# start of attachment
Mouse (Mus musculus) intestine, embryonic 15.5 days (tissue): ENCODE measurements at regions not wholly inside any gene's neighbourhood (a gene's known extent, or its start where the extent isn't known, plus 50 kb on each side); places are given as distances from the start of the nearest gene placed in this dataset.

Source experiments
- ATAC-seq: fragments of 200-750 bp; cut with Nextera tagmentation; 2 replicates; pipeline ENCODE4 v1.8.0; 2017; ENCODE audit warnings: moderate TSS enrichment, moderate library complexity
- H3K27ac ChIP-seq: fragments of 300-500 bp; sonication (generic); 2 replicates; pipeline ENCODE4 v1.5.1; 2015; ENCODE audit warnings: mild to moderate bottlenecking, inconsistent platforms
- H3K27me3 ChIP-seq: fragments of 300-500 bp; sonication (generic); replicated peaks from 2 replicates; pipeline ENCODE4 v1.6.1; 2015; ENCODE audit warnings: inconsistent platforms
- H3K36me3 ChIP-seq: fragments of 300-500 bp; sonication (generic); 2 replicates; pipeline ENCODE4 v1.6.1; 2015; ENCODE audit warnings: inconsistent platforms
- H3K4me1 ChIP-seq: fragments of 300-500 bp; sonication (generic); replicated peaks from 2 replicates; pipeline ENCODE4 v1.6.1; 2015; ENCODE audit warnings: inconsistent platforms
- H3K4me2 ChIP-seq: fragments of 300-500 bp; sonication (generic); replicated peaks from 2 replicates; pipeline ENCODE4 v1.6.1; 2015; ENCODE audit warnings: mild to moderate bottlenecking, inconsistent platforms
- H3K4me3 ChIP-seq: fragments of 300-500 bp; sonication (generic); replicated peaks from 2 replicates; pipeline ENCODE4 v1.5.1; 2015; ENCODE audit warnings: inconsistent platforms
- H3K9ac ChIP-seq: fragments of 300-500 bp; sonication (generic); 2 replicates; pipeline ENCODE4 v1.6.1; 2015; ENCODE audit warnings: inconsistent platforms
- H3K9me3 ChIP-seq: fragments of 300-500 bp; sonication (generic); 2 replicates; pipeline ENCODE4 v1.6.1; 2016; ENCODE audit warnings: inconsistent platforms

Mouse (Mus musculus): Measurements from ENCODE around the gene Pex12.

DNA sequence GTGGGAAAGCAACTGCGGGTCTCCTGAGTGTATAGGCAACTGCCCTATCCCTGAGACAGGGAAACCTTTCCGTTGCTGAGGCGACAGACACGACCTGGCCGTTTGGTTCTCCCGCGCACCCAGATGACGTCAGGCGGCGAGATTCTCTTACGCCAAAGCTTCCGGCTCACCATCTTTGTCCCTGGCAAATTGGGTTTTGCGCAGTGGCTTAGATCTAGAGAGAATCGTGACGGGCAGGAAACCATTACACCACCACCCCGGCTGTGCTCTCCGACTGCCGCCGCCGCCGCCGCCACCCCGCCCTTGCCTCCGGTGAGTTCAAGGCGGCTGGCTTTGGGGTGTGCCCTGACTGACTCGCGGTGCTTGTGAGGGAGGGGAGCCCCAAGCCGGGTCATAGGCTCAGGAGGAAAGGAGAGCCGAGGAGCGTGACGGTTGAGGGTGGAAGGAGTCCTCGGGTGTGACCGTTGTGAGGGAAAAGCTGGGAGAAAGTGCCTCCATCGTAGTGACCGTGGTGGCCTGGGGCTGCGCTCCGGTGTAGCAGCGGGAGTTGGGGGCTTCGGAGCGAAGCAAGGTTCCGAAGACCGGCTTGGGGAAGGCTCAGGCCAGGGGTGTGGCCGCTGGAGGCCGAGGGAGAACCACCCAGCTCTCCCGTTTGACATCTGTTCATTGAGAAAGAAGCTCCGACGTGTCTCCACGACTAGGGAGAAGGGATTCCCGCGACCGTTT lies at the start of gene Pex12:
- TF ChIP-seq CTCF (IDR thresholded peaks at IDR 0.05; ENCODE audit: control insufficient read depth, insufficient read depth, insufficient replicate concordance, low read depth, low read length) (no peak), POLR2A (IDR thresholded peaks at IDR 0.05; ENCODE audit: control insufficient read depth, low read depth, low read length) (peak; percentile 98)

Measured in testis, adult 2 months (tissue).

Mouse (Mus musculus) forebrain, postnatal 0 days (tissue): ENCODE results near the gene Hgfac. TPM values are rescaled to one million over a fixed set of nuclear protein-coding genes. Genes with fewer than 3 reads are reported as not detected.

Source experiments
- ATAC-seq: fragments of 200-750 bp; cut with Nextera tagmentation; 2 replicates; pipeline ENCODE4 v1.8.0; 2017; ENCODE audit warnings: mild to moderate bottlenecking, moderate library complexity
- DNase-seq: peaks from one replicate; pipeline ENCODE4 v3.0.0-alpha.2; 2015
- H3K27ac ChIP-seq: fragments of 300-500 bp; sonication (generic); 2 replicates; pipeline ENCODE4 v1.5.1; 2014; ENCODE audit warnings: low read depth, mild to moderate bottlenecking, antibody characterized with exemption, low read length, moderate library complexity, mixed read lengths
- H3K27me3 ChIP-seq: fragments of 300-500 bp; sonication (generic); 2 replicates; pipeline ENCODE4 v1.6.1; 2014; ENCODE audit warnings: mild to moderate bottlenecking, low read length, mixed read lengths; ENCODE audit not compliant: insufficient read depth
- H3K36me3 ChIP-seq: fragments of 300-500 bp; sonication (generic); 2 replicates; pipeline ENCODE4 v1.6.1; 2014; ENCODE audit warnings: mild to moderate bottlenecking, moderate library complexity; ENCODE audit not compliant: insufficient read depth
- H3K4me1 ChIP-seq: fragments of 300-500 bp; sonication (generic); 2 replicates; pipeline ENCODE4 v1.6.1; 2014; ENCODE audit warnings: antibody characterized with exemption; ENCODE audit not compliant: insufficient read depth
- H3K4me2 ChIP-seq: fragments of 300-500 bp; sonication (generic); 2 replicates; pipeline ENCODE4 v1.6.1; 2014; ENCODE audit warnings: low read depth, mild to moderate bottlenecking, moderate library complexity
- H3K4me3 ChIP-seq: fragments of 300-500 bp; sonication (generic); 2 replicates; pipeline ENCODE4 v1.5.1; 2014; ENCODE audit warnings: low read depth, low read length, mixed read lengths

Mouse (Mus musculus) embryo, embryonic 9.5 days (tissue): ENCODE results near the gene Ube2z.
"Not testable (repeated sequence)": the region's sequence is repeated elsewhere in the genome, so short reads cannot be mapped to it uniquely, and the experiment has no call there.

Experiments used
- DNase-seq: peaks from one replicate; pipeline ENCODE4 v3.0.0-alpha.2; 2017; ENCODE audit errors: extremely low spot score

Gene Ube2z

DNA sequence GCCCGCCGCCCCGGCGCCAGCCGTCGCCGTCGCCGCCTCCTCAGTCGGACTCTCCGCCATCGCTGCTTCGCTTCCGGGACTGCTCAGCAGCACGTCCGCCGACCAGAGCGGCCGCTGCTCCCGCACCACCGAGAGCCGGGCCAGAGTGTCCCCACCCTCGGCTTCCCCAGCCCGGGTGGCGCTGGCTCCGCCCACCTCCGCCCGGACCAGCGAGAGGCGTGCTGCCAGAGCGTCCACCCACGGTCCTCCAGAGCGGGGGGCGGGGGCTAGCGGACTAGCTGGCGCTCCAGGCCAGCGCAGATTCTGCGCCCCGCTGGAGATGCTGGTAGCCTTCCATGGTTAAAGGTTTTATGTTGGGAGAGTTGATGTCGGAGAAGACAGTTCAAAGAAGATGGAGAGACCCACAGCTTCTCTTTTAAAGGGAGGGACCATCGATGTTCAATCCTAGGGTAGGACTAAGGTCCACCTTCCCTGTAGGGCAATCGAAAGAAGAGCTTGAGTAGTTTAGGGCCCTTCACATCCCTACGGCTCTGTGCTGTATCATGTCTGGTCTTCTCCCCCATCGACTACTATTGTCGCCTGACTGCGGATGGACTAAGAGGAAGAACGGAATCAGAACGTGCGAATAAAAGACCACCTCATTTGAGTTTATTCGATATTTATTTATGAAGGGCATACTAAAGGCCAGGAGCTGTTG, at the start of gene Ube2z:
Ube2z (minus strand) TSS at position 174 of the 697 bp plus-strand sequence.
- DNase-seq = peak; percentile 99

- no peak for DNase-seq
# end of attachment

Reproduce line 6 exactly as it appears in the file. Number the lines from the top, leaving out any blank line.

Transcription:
- H3K36me3 ChIP-seq: fragments of 300-500 bp; sonication (generic); 2 replicates; pipeline ENCODE4 v1.6.1; 2015; ENCODE audit warnings: inconsistent platforms